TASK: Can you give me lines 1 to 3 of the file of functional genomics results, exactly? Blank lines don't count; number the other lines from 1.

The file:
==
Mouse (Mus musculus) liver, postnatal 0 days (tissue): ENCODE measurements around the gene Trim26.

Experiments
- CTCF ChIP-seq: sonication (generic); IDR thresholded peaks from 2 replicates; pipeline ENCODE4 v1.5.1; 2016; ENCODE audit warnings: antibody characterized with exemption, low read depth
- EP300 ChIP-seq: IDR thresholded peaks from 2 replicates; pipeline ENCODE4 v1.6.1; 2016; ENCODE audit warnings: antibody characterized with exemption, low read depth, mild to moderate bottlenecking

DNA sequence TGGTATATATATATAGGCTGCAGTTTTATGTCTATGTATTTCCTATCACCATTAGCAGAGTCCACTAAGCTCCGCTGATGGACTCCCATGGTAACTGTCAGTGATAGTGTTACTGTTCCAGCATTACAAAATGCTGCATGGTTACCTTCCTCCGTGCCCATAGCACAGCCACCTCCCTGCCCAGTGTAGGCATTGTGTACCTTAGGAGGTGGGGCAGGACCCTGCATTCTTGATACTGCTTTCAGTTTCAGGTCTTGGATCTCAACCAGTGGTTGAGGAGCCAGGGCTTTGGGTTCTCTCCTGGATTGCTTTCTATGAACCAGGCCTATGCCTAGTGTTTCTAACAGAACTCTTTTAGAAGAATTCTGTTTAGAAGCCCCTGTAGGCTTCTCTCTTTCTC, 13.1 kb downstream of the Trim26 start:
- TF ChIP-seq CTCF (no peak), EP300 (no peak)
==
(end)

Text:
Mouse (Mus musculus) liver, postnatal 0 days (tissue): ENCODE measurements around the gene Trim26.

Experiments
- CTCF ChIP-seq: sonication (generic); IDR thresholded peaks from 2 replicates; pipeline ENCODE4 v1.5.1; 2016; ENCODE audit warnings: antibody characterized with exemption, low read depth